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Katherine Shonfield

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According to a UNICEF report published last week, British children are some of the safest in the world. Coupled with the reduction of deaths of children on our roads during the 1990s this is, on the face of it, the best argument in favour of unsustainable, stretched-out cities and the security of the car you could hope for.

What opposing claims can anyone make who cares about the impact of car dependency on the future of the environment?

The recent cock-up by the medical profession et al over the massive loss of faith in the combined measles, mumps and rubella vaccine (MMR) is how not to do it. Some evidence emerged that the vaccine caused autism. People demanded single vaccines. The government withdrew all single vaccines in an ill-judged attempt to force the issue. Result: substantial numbers of parents stopped all immunisation.

The lesson of MMR is that strong-arm tactics do not work anymore. The reason is that there is no faith in the idea of public good: this was the true destruction of the notion of society that Margaret Thatcher achieved. The only faith held in common is individual faith in individual good, accompanied by a growing conviction that when public good is invoked, some private harm is imminent.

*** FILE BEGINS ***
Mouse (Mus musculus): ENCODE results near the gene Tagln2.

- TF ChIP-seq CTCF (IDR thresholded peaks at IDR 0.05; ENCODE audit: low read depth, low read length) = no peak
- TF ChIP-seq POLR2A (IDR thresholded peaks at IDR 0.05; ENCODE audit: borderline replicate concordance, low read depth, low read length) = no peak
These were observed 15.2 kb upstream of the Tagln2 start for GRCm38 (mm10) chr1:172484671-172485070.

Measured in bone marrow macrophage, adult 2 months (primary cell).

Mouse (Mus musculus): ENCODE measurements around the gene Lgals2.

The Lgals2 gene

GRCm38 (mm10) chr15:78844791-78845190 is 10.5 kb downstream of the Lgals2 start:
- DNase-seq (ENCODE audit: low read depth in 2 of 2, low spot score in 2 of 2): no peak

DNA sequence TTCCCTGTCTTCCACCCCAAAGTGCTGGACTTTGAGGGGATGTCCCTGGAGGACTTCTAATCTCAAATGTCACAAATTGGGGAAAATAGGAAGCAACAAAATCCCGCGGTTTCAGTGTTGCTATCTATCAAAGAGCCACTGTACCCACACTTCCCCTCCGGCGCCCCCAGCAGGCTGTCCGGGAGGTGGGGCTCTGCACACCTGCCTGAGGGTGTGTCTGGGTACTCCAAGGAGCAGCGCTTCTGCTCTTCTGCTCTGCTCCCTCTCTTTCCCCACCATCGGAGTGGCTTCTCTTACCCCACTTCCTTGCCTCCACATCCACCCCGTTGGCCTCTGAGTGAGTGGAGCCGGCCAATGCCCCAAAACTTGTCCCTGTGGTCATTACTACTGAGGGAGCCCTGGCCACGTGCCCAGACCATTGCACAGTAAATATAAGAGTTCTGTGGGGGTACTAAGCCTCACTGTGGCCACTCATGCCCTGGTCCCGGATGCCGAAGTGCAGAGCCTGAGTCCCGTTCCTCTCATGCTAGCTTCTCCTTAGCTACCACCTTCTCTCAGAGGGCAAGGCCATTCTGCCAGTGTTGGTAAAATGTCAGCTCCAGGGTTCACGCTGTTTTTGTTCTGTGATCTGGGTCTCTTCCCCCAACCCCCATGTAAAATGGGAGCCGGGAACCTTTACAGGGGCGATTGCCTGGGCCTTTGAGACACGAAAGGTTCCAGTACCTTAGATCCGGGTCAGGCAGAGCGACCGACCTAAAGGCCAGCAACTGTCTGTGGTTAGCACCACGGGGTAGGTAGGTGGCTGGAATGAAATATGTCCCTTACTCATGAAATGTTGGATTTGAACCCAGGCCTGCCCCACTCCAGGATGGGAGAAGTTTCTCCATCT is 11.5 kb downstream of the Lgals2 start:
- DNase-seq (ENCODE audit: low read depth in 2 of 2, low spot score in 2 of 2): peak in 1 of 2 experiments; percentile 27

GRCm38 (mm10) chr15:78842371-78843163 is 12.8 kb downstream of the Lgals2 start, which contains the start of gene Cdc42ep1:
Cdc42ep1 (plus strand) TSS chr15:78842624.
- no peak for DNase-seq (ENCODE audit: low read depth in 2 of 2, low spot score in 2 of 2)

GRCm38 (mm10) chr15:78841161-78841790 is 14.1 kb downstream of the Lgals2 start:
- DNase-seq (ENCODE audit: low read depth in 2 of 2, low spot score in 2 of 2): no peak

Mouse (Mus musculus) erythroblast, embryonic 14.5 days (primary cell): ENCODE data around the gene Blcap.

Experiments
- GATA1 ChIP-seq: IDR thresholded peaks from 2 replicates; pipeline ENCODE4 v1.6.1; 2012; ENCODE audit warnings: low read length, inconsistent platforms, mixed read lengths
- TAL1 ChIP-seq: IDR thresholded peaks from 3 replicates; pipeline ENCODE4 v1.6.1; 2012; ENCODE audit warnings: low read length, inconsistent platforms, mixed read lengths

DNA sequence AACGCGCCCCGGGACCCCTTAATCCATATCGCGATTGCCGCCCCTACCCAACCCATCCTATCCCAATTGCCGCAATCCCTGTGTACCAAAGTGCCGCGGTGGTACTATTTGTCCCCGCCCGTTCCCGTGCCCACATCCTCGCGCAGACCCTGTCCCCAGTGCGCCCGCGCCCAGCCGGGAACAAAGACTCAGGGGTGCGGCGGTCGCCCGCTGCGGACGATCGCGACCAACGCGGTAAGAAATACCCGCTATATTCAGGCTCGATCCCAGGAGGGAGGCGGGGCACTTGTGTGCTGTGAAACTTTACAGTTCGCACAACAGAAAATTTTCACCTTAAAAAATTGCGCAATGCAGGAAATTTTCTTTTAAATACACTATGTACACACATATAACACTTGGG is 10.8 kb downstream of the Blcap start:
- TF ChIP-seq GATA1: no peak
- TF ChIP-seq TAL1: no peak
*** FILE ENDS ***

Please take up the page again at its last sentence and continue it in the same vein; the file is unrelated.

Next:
So immediate, practical, easier and cheaper alternatives are the only hope to counter car use.

The Greenpeace school bus is a good place to start. Parents take turns to lead a walking 'bus' to local primary schools: children are collected from their homes within a neighbourhood to join other children walking to school en masse in the 'bus'.

Among other advantages, the school run is reduced to a health-giving constitutional.

Once pedestrian presence on the streets is perceived convivial, safe, time-saving and a hell of a lot more fun for them personally, people will use their cars less. Not a moment before.

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